From corresponding 3D maps with different z scales, a unique solution for both tilts can be found by determining a solution for which the values of px and py agree for different tilts (i.e. a crossing point of plots of py vs. p for different tilts; in other words P ,AB= P%,AC, and pY,AB=py,Ac). Such

representations are depicted in the top graphs of Figs 7a)-7c). In each Case, the graph shows two crossing points, which actually represent the same solution for positive or negative reconstructions of the 3D topography. It can be seen that in Cases I and II the lines are quite close to each other and intersect at a very small angle. This entails a relatively large uncertainty in the determination of the crossing point. In contrast, the crossing of the lines of each pair is at a much larger angle in Case III, so that a much more accurate determination of the crossing point is obtained, assuming that the lines as such are of similar accuracy. This is a consequence of the number of axes of rotation about which the sample has been tilted. In Cases I and II, just one axis was used (i.e. identical values of φ ϊη Fig. 6 for different tilts), which leads to information regarding displacement in directions perpendicular to the single tilt axis only. Rotating the imaging conditions (i.e. Case II vs. Case I) does not make a big difference in this respect (cf. Case II in Figure 7), since also in this situation information is derived only from different amounts of displacement in a single common direction. Nevertheless, since typical sample holders for SEM apparatus only allow tilting about one axis of rotation, it is relevant for practice that also from images scanned from a sample in a starting position and from that sample tilted to different degrees about the same axis, a quantitative representation of the surface topography of practically

meaningful accuracy can obtained.

Method 2

While method 1 is based on information about the sample plane (py and Px) only, in method 2 one plane parameter (/½) and the topographical

information (Δζΐ) are used (see Table 1). Furthermore, while in method 1, the solution is found by comparison of independent sets of data from two tilts (AB vs. AC), in method 2 the information from both tilts is mixed. If two tilts are considered, we will find two values of φ that can be labeled as ψΑΒ and q>AC. The average of these angles can be defined as:


For the further analysis, a new set of coordinates (k, I, z) replacing (x, y, z) is defined as:

k = xc os ipjjc + y sin ¾JC (24a)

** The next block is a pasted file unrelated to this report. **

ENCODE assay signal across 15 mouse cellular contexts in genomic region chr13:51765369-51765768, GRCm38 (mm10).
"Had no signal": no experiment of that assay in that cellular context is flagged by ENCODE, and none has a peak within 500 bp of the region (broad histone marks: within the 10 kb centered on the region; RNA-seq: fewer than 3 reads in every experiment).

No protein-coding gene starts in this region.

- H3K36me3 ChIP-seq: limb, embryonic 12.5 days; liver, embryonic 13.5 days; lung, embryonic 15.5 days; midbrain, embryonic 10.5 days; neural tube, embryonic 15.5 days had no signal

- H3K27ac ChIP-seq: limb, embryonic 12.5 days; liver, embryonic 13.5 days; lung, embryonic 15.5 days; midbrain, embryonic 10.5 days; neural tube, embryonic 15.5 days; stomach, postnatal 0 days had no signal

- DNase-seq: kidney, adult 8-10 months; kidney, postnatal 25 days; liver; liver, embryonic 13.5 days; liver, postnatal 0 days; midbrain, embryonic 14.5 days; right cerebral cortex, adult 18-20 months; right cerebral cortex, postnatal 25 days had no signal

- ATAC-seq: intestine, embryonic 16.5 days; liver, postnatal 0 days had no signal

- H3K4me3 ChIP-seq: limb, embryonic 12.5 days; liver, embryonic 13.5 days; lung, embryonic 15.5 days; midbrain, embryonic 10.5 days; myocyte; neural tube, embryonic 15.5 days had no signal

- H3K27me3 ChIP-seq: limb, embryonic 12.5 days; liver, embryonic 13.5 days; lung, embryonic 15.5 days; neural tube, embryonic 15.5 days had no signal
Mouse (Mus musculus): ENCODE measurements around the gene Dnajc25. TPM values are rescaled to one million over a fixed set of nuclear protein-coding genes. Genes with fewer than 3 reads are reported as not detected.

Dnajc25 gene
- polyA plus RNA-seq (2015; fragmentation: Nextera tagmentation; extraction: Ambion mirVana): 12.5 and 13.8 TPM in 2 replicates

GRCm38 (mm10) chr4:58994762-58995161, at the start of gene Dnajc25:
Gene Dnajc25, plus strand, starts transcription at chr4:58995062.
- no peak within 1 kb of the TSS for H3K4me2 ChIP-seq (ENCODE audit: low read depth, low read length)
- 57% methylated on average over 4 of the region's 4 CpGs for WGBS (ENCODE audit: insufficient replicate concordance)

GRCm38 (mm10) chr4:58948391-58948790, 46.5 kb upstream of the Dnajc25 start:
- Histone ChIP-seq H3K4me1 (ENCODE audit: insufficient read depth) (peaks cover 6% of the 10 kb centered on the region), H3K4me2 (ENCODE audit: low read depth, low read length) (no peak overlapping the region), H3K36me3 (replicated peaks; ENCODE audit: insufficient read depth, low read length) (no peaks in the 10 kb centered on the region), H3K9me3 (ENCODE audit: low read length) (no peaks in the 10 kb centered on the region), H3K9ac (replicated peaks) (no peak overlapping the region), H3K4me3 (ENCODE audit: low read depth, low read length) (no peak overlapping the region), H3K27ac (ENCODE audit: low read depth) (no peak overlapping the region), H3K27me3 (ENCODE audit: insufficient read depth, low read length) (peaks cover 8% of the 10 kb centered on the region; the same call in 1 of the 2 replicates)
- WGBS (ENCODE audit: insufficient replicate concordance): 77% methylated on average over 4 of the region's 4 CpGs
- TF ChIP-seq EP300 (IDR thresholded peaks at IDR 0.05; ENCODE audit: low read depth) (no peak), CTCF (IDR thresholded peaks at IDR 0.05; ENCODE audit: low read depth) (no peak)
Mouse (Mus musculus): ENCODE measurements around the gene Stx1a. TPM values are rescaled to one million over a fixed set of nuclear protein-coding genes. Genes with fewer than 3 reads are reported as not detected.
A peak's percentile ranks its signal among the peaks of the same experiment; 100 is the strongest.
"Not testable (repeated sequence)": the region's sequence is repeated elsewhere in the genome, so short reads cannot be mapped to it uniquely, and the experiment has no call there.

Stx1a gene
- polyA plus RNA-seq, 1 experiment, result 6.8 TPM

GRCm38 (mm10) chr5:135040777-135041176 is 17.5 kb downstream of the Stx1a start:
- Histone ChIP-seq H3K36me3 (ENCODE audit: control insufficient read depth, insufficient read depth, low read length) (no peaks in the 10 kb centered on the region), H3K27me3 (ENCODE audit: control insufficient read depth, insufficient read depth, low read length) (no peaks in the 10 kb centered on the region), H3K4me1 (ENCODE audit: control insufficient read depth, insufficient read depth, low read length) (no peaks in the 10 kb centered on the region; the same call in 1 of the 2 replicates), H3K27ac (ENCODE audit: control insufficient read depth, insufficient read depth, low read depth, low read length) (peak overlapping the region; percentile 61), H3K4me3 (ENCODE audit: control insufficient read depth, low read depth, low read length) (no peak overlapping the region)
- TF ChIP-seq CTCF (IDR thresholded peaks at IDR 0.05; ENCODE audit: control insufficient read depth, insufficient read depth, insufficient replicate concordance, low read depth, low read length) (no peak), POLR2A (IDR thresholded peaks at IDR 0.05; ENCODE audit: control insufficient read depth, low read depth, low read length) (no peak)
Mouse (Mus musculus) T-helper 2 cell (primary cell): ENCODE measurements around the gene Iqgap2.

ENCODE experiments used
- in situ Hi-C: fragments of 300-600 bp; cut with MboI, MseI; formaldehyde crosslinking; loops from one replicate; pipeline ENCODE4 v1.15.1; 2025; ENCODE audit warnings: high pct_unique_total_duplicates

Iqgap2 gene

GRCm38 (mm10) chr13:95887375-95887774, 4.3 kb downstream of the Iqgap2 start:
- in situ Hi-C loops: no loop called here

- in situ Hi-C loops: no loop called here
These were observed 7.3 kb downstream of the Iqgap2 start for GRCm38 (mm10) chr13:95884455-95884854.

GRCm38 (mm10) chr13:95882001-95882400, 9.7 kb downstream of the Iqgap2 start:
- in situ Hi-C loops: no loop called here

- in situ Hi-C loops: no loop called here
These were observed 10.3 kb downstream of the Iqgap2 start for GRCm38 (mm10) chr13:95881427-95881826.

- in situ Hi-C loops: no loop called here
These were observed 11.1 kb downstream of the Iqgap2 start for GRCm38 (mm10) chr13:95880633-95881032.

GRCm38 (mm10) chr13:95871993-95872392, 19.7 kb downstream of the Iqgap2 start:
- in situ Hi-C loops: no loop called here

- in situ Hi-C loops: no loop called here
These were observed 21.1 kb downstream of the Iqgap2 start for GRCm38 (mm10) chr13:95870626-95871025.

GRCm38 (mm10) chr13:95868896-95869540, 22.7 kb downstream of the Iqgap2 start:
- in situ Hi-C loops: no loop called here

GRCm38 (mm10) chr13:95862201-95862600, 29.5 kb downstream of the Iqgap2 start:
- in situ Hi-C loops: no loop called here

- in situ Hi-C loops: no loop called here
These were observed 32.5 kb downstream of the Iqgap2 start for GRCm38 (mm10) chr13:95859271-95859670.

— xsni ψΛΒ + }'∞· %φ^1 (24b)

These new axes of coordinates are depicted in Fig. 6. The rotation vector can be expressed in the new set of coordinates with the use of eq. 24, i.e. (<¾, ai, a∑) instead of (<¾, ay, a∑). In a similar way, we can calculate the components of the plane in this new coordinate system, as:

Pk = Px cos φΜ€ + py sua <pMC (25a)

Pi = -Px sm <PMC + Py cosf^e (25'b)

In case of tilts around the same tilt axis or around similar tilt axes (Cases I and II), this change of coordinate system allows concentrating the topographical information in the direction of one of the axes, e.g. the k axis, and minimizing all information other than noise in the direction of the other axis, e.g. the I axis, as shown in Figure 6b). Thus, for each tilt we can get one expression equivalent to eq. 17 in the k direction by using eq. 24a (and in the I direction using eq. 24b), as:

Ai* J = Δ¾« eos¾jrc + A¾ «™if½jc C26a)

A* € = A*f c cos 9ABC + A¾JC s"19JBC (26B)

The overall deviations caused by the surface topography in the z direction can be expressed as the root-mean- square (RMS) deviation in the k direction, as:

where N is the number of points evaluated (number of facets), and A<¾LB is the average of the N A5ki,AB values. In this case, the average equals zero, as an ultimate consequence of the fitting procedure when calculating {Q}, which subtracts a fitted plane from the original data (cf. eqs. 16 and Fig. 5).

As illustrated in eq. 18, the topographical information is stored in the ratio of two rotation terms. In this case, the new coordinate system has been defined in such a way that most of the topographical information is in the k direction. In this, the theoretical requirement that ΛΖΙ,ΑΒ = AZI,AC (see Table 1) is converted into a practical relationship between the RMS of local deviation data from two different tilts: